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The Thing Around Your Neck

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1 The Thing Around Your Neck
By Chimamanda Ngozi Adichie “Jumping Monkey Hill” “The Thing Around Your Neck” “The Shivering” Presentation by Caitlin Friess and Rebecca Levinger

2 Historical Context A former U.K. colony, Nigeria gained independence in 1914. It is a constitutional republic (an indirect democracy) Thomas Sankara ( ) He was the president of Burkina Faso from He was a Marxist revolutionary and a pan-African theorist. He is commonly referred to as “Africa’s Che Guevara” He was a Women’s Rights Activist. He was murdered by a former colleague. The plane crash from “The Shivering” is based on an actual crash. In October 2005, a passenger plane crashed killing 117 people. The first lady of Nigeria was having surgery in a hospital in Spain at the same time. She died in surgery, leading people to mistakenly believe she had died on the plane crash.

3 Themes Being Female Cultural Identity Leaving
At the conclusion of each story, the protagonist walks away from someone or something. Being Female Many of the protagonist are oppressed or objectified because of the gender. Cultural Identity The protagonists struggle to reconcile traditional and western values

4 “Jumping Monkey Hill” In this story, most of the characters are identified by citizenship rather than name. What does this explicit use of culture as an identifier say about interpersonal and/or intercultural relations? Is Ujunwa hypocritical for claiming that she does not believe in writing as therapy, then revealing her story is true? Is her story therapy? Why does Ujunwa continually lie to Isabel? What does it say about her as a character and how is the reader supposed to feel about it? Are we supposed to see Isabel as foolish?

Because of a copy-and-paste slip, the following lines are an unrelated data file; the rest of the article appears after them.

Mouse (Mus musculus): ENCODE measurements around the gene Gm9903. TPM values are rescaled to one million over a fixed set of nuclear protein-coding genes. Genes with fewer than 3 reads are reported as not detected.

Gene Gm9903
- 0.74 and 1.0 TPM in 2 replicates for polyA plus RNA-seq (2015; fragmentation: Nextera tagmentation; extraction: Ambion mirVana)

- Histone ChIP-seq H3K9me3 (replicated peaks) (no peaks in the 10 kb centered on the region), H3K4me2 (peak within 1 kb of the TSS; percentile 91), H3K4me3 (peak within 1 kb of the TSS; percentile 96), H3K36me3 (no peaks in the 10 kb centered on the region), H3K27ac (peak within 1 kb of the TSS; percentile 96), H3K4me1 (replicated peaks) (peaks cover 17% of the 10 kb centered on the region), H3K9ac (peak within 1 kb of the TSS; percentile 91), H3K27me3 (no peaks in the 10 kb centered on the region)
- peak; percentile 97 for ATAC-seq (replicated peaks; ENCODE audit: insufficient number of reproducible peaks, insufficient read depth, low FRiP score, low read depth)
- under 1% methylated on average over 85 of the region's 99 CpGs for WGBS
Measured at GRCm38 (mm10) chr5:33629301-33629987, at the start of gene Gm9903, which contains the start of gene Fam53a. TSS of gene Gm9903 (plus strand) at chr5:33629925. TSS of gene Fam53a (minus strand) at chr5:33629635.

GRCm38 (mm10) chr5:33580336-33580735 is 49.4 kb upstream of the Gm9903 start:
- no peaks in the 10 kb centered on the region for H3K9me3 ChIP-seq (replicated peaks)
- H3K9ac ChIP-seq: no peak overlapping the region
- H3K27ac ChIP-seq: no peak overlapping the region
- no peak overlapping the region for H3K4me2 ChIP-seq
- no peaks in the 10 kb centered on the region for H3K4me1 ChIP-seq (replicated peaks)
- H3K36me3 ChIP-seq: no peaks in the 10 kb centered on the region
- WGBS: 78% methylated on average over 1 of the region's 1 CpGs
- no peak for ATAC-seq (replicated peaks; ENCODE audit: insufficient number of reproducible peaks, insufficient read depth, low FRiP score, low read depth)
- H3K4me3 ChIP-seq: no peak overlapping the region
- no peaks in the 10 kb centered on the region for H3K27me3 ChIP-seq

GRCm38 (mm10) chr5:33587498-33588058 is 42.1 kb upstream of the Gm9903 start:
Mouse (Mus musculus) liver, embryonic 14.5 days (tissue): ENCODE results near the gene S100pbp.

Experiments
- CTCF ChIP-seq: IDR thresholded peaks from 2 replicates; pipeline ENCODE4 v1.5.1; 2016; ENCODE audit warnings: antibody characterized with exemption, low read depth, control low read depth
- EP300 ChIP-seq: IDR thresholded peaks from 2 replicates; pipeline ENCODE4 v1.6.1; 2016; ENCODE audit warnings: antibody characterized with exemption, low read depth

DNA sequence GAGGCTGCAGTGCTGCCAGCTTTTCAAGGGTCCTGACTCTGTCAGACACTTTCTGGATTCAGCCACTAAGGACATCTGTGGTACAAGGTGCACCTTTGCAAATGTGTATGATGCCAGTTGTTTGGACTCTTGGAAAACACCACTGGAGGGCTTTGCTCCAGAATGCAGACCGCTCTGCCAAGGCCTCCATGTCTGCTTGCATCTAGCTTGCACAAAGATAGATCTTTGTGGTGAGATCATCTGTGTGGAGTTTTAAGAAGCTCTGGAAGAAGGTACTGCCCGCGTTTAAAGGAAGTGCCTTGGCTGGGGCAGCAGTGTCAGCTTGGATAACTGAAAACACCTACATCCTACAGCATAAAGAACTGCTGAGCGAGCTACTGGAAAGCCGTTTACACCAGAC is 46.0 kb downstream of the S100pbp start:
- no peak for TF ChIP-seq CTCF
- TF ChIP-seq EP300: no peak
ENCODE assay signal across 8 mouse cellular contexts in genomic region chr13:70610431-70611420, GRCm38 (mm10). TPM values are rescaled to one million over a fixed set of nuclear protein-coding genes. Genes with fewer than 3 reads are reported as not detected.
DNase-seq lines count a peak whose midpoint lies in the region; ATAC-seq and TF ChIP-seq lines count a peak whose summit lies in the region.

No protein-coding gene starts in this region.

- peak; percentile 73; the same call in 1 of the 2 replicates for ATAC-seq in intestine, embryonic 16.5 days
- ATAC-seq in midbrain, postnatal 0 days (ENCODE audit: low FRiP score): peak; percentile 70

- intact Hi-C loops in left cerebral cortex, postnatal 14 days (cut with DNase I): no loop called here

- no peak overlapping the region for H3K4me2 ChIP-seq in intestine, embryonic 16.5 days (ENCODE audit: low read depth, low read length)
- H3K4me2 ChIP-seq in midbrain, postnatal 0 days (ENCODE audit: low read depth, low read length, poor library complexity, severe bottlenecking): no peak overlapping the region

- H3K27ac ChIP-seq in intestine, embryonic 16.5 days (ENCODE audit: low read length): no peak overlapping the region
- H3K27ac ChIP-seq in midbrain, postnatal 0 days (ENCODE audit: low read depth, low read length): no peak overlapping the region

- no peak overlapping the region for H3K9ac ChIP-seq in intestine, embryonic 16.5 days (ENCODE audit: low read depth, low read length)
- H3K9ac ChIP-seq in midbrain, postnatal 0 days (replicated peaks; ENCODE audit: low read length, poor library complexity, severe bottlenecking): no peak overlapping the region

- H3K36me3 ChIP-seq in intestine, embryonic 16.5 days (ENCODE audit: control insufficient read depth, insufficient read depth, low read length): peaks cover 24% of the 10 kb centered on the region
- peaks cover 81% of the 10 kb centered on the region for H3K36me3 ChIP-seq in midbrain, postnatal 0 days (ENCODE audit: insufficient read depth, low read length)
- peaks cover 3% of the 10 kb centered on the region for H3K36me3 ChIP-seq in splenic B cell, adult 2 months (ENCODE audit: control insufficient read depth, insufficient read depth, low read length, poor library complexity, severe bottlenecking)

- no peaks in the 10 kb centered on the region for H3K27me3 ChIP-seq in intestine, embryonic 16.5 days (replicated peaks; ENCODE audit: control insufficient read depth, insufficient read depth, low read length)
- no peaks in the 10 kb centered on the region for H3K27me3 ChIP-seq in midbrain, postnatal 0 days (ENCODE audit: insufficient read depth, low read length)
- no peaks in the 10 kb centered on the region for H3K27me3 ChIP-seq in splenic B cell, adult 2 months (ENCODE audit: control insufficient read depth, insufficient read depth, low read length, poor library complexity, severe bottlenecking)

5 “Jumping Monkey Hill” “Ujunwa bought a necklace and put it on and liked the look of the white, tooth- shaped pendant against her throat. That evening, Isabel smiled when she saw it. “I wish people would see how faux-ivory looks real and leave the animals alone,” she said. Ujunwa beamed and said that it was in face real ivory and wondered whether to add that she had killed the elephant herself during a royal hunt. Isabel looked startled, then pained.” (113) How does this interaction make us feel about Ujunwa? About Isabel? Does it make a larger point about interracial or intercultural relations?

6 “The Thing Around Your Neck”
Why does Adichie choose to write this story in the second person? How is the reader meant to react to this? Is the reader supposed to see “become” Akunna? What is “the thing around your neck”- what does it signify to the protagonist and why is it the title? Why is this particular story the title story of the anthology? Does the reader’s sympathies lie with the protagonist or the love interest (or both or neither)? Have either of them actually wronged the other, or are they simply having a miscommunication because of cultural differences? Would it ever be possible for them to overcome these cultural differences?

7 “The Thing Around Your Neck”
“You thought everybody in America had a car and a gun; your uncles and aunts and cousins thought so, too. Right after you won the American visa lottery, they told you: In a month, you will have a big car. Soon, a big house. But don’t buy a gun like those Americans.” (115) Why does Adichie start the story with the protagonist’s misconceptions about America? “The thing that wrapped itself around your neck, that nearly choked you before you fell asleep, started to loosen, to go.” (125) Why does “the thing” loosen?

8 “The Shivering” What is the symbolism of Ukamaka’s religious crisis and what does it say about her current identity crisis? Ukamaka spends much of the story defining herself by her ex- boyfriend. Can she overcome this? Chinedu defines her as a Nigerian- is this a better way for her to define herself? What is the significance of Ukamaka and Chinedu comparing their ex-boyfriends to Thomas Sankara?

9 “The Shivering” “The choir had begun to sing. It was one of those Sundays when the preist blessed the congregation with Holy Water at the beginning of mass, and father Patrick was walking up and down, flicking water on the people with something that looked like a big salt shaker. Ukamaka watched him and though how much more subdued Catholic masses were in America; how in Nigeria it would have been a vibrant green branch from a mango tree that the preist would dip in a bucket of holy water held by a hurrying, sweating mass server; how he would have striden up and down, splashing and swirling, holy water raining down; how the people would have been drenched; and how, smiling and making the sign of the cross, they would have felt blessed.” (166) What is the implication of this? Do the people at the American mass not feel blessed?

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